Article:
Explore the Highlands

It’s impossible to visit the Highlands without feeling a sense of stepping back in time. Ancient mountains thrust their peaks to the sky, morning mists settle over serene lochs bordered by age-old woodland, and legend has it the fairy folk watch over the lands, repaying kindness with good luck and ill manners with punishment.

The north of the region is home to one of Europe’s most remote landscapes – vast peat bogs and wetlands stretch for miles, home largely to birds and small mammals, and windswept cliffs endure fierce attacks from the sea. To the west, lonely moorland is edged by white sandy bays that look out towards the islands, and only a few villages hug the coast.

The area’s only large city, Inverness, perches on the edge of the Moray Firth, and is a cosmopolitan metropolis with something of the untamed Highland spirit about it. In its centre you’ll find all the trimmings of sophistication: a thriving culinary scene, great shopping and impressive art galleries. You don’t have to go far, though, to find its wilder side. The castle is a reminder of more violent times, while nearby Loch Ness is the perfect introduction to the surrounding lands – moody, beautiful and mysterious.



A perfect setting for a wild outdoor experience, Brora is located next to a sandy beach and within hiking distance of the nearby loch and mountains. 

View site


A small, intimate site, Kinlochewe is the perfect place to unwind. The nearby lochs, woodlands and mountains are a haven for walkers and climbers.

View site

Culloden Moor

Close to both Inverness and the Moray Firth, this site is ideal for those wanting to mix the bustle of a city break with the peace of nature.

View site


Surrounded by picturesque hills and mountains, this peaceful site is within reach of a range of attractions, including castles, lochs and the Isle of Skye.

View site

Dunnet Bay

Set on Scotland’s northeast tip, this small site boasts spectacular views of the bay and its sandy beach, as well as easy access to the Orkney Islands.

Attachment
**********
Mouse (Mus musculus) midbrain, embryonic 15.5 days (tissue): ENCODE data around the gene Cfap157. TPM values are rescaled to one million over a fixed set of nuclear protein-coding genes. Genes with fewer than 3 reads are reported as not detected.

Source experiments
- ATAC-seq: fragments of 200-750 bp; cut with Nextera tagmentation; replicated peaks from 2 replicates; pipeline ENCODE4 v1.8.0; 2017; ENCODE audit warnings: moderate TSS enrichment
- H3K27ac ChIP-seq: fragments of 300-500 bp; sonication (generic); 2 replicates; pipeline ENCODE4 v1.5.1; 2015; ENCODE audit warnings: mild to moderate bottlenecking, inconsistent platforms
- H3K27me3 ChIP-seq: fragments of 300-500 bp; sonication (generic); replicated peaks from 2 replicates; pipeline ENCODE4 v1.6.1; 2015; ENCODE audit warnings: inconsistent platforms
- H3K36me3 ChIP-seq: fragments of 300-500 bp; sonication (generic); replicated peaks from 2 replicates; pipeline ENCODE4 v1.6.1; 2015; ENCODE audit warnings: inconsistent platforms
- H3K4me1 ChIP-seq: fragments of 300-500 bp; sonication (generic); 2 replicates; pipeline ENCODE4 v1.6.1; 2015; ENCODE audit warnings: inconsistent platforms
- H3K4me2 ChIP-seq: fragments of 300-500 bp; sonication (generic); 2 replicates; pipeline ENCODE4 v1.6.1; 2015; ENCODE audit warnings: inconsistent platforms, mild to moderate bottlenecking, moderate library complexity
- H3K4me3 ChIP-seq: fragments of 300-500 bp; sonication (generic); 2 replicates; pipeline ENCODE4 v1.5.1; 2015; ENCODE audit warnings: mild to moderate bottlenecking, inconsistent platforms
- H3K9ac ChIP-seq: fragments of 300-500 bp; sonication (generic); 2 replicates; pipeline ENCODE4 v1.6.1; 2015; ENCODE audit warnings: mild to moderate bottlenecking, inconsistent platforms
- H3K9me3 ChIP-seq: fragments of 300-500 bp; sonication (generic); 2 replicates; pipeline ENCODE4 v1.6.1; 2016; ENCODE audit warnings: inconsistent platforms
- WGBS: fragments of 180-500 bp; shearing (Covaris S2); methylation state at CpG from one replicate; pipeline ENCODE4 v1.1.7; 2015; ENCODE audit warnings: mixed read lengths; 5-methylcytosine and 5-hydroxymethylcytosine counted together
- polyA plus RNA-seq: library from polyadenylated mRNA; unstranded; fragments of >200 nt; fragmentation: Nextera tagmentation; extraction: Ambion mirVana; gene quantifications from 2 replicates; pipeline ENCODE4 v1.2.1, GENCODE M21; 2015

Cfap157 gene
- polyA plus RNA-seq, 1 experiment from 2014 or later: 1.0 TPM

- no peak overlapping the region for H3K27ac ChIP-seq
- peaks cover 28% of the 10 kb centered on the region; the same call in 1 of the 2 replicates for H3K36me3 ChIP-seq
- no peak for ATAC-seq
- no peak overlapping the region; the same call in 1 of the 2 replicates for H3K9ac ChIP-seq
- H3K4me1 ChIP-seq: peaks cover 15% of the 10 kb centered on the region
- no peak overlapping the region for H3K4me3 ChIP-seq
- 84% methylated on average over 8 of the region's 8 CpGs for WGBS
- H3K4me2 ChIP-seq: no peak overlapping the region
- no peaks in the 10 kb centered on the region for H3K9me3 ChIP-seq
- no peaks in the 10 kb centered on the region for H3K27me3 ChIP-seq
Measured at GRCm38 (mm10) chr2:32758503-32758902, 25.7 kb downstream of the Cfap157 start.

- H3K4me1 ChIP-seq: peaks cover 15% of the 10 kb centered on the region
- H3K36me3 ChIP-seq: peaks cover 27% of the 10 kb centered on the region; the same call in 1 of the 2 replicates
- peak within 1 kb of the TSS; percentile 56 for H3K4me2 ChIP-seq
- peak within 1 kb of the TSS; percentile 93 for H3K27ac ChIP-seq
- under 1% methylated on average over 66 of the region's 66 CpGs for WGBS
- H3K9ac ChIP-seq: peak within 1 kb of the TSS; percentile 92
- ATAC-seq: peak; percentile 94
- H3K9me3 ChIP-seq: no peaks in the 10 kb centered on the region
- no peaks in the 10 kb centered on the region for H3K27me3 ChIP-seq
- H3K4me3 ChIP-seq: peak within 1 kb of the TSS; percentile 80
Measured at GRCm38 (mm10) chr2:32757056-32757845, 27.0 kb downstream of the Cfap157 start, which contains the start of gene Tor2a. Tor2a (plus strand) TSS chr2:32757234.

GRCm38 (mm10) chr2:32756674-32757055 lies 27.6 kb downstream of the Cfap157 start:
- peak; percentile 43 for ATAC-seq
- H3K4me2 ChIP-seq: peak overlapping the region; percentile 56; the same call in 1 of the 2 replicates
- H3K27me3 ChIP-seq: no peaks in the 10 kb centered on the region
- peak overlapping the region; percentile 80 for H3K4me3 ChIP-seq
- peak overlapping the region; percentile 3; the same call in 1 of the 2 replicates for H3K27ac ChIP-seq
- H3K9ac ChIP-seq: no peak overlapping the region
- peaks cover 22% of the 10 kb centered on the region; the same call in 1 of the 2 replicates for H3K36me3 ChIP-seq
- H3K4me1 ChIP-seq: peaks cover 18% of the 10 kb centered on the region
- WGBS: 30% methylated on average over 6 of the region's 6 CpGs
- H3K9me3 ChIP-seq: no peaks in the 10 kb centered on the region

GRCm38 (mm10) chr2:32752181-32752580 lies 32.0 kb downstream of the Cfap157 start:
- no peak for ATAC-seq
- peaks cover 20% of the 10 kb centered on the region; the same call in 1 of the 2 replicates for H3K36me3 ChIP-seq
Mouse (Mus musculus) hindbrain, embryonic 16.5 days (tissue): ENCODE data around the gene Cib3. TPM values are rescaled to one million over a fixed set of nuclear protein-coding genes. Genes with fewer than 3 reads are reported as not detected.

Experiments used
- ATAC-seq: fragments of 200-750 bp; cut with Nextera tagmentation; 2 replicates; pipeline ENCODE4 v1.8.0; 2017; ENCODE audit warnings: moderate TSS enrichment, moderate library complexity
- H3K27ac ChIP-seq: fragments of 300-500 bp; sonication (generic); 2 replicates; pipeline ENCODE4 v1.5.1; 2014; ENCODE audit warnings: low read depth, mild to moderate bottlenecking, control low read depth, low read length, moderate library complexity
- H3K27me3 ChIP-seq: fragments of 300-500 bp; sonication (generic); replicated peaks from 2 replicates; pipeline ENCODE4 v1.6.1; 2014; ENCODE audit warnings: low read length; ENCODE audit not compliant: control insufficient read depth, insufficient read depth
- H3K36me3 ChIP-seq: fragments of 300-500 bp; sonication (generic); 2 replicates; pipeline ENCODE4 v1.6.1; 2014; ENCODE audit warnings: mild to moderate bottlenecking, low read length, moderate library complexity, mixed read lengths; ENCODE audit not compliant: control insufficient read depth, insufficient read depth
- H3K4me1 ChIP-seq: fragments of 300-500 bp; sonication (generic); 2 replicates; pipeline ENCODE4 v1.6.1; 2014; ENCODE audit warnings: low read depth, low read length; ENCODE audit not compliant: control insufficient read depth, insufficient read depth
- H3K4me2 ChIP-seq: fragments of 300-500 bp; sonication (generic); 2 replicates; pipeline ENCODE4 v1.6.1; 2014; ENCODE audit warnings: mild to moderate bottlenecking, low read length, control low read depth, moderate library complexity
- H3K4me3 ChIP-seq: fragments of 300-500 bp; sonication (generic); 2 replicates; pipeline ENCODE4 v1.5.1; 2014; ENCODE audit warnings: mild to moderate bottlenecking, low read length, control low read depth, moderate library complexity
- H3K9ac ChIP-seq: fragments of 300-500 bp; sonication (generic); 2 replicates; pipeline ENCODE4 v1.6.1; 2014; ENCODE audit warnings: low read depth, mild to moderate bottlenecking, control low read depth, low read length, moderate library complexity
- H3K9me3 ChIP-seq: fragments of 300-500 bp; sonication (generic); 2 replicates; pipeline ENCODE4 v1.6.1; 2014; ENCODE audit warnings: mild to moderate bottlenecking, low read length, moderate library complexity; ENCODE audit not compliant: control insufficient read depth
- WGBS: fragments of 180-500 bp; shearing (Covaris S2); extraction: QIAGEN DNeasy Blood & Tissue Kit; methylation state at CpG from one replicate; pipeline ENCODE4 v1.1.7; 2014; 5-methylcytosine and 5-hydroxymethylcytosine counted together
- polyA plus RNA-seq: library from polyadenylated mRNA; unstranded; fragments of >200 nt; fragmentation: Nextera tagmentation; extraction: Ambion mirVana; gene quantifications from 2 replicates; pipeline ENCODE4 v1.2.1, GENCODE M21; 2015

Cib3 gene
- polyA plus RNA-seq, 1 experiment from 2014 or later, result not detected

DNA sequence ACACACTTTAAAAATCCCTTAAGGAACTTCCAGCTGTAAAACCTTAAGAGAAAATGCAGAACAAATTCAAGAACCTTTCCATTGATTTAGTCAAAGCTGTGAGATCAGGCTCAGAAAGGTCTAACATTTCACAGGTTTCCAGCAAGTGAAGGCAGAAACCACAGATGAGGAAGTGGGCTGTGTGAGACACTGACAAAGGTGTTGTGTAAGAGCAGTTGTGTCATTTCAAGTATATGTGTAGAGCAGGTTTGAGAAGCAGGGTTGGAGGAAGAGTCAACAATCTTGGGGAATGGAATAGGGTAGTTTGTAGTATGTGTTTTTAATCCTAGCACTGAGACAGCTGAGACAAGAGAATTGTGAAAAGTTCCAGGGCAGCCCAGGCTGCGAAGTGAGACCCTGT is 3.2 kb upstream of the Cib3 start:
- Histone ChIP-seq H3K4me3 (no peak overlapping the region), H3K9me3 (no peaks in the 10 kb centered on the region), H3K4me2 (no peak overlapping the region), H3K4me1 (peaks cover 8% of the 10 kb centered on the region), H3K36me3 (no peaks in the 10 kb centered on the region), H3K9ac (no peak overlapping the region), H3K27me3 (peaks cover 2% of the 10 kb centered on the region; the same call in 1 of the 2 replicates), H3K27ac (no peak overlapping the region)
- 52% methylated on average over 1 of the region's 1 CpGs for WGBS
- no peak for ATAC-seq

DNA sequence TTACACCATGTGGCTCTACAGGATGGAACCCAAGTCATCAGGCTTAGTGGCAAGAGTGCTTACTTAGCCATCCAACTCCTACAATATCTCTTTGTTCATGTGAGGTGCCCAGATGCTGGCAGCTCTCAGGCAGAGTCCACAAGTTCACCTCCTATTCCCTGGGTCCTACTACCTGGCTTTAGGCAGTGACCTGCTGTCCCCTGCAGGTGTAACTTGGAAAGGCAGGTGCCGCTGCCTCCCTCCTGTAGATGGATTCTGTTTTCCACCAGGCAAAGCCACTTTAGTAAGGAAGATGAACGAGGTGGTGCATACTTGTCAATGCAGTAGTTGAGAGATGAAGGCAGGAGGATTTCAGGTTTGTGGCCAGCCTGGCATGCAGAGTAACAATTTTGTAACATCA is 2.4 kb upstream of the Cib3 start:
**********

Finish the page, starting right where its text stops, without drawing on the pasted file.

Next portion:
View site

Reasons to visit the Highlands

There’s no shortage of campsites in the Scottish Highlands and each gives you chance to discover a different part of the region’s character.


If it’s peace and tranquillity you’re looking for, the north and west are ideal. You can wander along coastal paths and through lush glens without seeing another soul and the stunning landscapes will make for some great photography. There are lots of opportunities to capture the scenery and wildlife on the Isle of Skye, with various guides giving private and group sessions. Whether you’re a complete novice or an enthusiast, you’ll be shown some fabulous locations and taught the best techniques to get your shots.

Fishing is a great way to unwind too, and when camping in Scotland’s Highlands you won’t need to look far to find a good angling spot. Between June and October you can fish for salmon in the rivers, while April to July is the best season for brown trout. Guides are more than happy to help you navigate the river banks and loch shores to find the best spots and are always happy to encourage a little friendly competition to see who can catch the biggest fish.

Adventure activities

At the other extreme, the Highlands is a fantastic place for adventure activities. The River Findhorn has plenty of white water sections where the whole family can enjoy a wet and wild adventure. The Middle Findhorn has Grade 3 rapids, which are good for beginners, and on the more peaceful stretches of the river you’ll have chance to admire the Highland landscapes. If you’ve been river rafting before and are ready for a new challenge, try the River Garry near Fort William, a Grade 3-4 course with good water levels between April and October.

Canyoning is increasing in popularity and is a thrilling way to explore the surroundings. Pop on a wet suit and take to the water, whizzing down natural water slides, abseiling alongside falls and jumping into fresh water pools. With a fully trained guide to help navigate the course safely, it’s an exciting adventure suited to groups and families with older children.

Myths and legends

Ancient legends are told throughout the Highlands of fairies, unicorns and other mysterious creatures that live among the mountains and lochs. The most famous of these is, of course, Nessie. Locals and tourists alike have been searching for a long, thin body rising from the water since a newspaper reported a sighting of the creature in 1933. You can join the hunt on a cruise of Loch Ness – these run from several stations around the loch and are great fun whether you believe in the tales or not.

You can also enter fairy territory for a chance to see these secretive beings. The grassy ridges of Fairy Glen have an otherworldly feel and are said to have been shaped by the fairies. A pleasant morning can be spent wandering the lush hills and enjoying the views – just take care to respect the land or you could fall foul of the fairies’ bad tempers. The streams and waterfalls of the Fairy Pools on the Isle of Skye are said to be bathing spots for these magical people. Even if you don’t spot any, the scenery is enchanting and you might decide to brave a refreshing dip in the crystal clear pools yourself!

Why to choose Experience Freedom?

Experience Freedom’s camping sites in the Highlands give you a unique chance to discover the region at its best. From our well-maintained sites, you can explore this spectacular region’s coasts, mountains and mysteries before returning to your quiet, comfortable base. Select a campsite to find out more about its facilities or to book a stay online.